The Cherokee Nation and the Oklahoma Department of Transportation will make safety improvements to a deadly intersection on U.S. 75 between Tulsa and Bartlesville, officials announced.

The improvements will be at the intersection of U.S. 75 and 2900 Road, just east of Ochelata, where 37 crashes — five of them fatal — occurred between 2012 and 2017.

The intersection is about 12 miles south of Bartlesville.

Improvements will include the installation of “J turns.” Instead of crossing fast-moving lanes of traffic, drivers on the county road will turn right onto the divided four-lane highway, merge into the left lane and then make a U-turn in the direction they intend to travel.

Construction of infrastructure for such turns usually involves a median.

The Cherokee Nation is paying $411,000 toward the $678,000 project, the tribe said in a news release Wednesday.

“This intersection … is an important route that provides direct access to Cherokee Nation’s Cooweescoowee Health Center (in Ochelata), where tens of thousands of patients are seen each year,” Cherokee Principal Chief Bill John Baker said in a statement.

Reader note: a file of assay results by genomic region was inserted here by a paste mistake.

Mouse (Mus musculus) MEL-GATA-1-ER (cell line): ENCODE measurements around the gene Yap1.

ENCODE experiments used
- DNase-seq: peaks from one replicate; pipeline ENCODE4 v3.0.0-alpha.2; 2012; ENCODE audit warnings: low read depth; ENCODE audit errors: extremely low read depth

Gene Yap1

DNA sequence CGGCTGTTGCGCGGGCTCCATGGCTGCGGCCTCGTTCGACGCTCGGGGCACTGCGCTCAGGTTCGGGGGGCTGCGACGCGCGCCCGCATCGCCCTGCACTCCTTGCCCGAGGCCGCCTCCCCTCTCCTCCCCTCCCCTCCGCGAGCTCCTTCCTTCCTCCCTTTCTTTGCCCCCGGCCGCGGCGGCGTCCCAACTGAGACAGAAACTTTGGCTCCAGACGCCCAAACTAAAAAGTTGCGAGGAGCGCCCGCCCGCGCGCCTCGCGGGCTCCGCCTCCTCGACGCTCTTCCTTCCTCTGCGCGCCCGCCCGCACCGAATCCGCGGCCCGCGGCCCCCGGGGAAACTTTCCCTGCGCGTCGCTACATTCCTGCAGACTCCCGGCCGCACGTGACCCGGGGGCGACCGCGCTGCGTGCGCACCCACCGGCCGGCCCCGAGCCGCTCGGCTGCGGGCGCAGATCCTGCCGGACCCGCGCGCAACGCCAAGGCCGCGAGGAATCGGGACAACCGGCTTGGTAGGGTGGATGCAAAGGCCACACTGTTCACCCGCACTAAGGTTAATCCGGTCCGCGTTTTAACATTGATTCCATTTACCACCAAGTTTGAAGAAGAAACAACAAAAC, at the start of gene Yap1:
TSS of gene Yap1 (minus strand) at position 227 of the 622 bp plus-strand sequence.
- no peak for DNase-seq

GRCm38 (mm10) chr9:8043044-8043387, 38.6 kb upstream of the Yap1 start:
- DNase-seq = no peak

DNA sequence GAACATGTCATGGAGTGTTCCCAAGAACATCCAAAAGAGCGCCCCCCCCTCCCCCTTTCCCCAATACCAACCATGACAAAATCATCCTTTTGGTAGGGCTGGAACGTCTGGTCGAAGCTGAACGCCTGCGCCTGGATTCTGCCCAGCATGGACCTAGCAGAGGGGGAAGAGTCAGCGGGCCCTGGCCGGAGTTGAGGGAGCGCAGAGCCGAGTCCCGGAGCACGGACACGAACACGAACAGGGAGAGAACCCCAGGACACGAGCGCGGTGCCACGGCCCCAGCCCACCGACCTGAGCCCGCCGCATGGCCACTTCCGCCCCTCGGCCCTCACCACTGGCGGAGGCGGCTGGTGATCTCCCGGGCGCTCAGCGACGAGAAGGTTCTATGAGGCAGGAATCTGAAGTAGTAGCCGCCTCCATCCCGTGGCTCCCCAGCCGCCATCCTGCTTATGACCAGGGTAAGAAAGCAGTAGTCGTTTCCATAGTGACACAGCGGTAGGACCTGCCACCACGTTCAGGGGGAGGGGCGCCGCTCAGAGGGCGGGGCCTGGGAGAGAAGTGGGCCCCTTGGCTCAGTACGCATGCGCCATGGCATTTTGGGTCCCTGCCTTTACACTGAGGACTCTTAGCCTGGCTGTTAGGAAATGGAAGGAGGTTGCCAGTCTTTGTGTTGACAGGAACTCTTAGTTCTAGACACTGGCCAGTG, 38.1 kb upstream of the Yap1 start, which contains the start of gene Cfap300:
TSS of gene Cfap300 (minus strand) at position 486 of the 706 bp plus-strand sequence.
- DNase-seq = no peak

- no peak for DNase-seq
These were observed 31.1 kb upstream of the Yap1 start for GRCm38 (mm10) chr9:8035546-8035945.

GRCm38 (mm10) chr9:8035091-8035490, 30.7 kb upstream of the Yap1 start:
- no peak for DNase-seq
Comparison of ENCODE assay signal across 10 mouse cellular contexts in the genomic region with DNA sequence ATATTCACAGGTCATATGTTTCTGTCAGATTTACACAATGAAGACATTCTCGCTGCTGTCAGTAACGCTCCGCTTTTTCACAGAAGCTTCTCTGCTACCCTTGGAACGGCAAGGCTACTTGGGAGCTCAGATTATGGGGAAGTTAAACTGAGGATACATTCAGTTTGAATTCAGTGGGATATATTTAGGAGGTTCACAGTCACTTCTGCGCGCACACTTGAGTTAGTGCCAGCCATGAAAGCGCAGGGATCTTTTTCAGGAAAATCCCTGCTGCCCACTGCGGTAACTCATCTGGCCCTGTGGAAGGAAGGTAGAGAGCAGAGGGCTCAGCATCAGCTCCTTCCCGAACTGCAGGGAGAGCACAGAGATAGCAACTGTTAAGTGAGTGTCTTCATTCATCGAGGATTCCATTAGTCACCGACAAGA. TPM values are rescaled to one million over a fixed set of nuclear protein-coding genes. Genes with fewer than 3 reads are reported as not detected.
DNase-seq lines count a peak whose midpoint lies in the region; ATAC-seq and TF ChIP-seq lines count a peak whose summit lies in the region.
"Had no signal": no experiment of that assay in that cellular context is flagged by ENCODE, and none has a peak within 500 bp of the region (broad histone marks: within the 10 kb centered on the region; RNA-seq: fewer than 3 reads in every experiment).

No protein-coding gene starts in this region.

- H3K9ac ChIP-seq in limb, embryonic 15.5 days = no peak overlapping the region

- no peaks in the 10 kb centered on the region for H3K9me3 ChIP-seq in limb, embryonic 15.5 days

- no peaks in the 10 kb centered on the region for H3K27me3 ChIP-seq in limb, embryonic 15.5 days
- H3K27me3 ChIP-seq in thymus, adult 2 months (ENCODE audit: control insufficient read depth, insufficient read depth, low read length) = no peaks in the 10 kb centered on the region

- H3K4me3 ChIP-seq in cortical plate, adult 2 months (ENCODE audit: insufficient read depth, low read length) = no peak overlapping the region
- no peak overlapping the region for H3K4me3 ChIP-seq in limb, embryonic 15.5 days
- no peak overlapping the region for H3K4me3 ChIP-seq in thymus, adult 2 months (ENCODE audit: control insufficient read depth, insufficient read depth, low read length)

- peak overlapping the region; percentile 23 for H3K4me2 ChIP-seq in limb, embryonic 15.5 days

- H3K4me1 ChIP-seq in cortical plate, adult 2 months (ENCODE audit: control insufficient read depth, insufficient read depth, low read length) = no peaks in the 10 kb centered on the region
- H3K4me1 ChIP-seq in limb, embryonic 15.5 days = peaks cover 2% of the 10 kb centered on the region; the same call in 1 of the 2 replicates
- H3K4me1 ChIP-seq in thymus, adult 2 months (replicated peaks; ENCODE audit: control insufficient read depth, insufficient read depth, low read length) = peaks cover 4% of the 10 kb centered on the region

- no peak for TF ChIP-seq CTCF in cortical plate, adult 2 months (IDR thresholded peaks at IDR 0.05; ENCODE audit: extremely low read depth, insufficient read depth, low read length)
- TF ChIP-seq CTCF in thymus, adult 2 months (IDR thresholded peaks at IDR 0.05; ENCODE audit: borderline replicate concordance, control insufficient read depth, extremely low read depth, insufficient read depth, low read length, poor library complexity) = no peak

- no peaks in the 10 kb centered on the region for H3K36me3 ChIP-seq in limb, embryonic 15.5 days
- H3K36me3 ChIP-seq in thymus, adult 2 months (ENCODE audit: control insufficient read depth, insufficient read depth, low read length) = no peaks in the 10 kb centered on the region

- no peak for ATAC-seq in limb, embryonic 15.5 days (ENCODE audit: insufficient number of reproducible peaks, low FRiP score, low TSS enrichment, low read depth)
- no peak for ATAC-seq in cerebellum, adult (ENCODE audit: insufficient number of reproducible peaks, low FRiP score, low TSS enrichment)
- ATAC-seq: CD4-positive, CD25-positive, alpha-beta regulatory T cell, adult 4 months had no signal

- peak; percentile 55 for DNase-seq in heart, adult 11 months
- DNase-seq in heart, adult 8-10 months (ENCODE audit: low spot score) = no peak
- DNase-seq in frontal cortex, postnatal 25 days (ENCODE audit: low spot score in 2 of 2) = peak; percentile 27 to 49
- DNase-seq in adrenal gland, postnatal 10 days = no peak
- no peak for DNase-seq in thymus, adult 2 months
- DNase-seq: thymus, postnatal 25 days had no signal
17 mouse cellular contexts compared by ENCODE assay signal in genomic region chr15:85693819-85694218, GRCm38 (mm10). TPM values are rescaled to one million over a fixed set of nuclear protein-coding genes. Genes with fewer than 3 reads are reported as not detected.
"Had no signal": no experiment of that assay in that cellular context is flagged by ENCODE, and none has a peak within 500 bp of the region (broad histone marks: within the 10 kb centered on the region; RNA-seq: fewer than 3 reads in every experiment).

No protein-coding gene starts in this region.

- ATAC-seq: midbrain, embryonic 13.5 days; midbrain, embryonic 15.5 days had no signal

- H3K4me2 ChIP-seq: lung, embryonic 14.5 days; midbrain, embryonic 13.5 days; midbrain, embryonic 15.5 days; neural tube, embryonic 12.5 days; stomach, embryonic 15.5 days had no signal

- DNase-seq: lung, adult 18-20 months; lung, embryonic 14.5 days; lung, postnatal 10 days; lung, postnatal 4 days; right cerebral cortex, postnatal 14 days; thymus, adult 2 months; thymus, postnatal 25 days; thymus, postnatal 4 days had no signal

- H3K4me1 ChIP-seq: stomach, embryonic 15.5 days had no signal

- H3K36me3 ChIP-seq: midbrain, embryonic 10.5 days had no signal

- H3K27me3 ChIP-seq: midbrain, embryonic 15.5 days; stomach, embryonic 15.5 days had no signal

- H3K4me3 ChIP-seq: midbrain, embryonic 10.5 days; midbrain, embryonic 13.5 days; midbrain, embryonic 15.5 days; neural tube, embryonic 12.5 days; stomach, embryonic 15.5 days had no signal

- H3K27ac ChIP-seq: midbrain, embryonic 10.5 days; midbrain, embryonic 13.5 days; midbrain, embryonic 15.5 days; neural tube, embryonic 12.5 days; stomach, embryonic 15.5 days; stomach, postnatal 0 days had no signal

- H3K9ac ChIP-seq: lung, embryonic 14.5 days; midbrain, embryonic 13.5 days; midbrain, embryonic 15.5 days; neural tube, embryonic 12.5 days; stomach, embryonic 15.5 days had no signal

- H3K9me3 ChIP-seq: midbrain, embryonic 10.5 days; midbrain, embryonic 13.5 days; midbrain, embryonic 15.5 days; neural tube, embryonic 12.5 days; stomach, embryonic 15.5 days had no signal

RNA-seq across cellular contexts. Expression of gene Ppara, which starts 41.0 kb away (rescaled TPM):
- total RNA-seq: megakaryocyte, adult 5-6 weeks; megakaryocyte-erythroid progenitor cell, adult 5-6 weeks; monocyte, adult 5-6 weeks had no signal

“Cherokee Nation is proud to work with the Oklahoma Department of Transportation to help prevent collisions and make this route safer for years to come. This is a great example of the strengths of a partnership between the Cherokee Nation and the state of Oklahoma.”

The tribe received the $411,000 through Tribal Transportation Safety Funds, which are set aside by the federal government each year to address transportation safety issues in Indian Country.

The project is expected to be completed in early summer.

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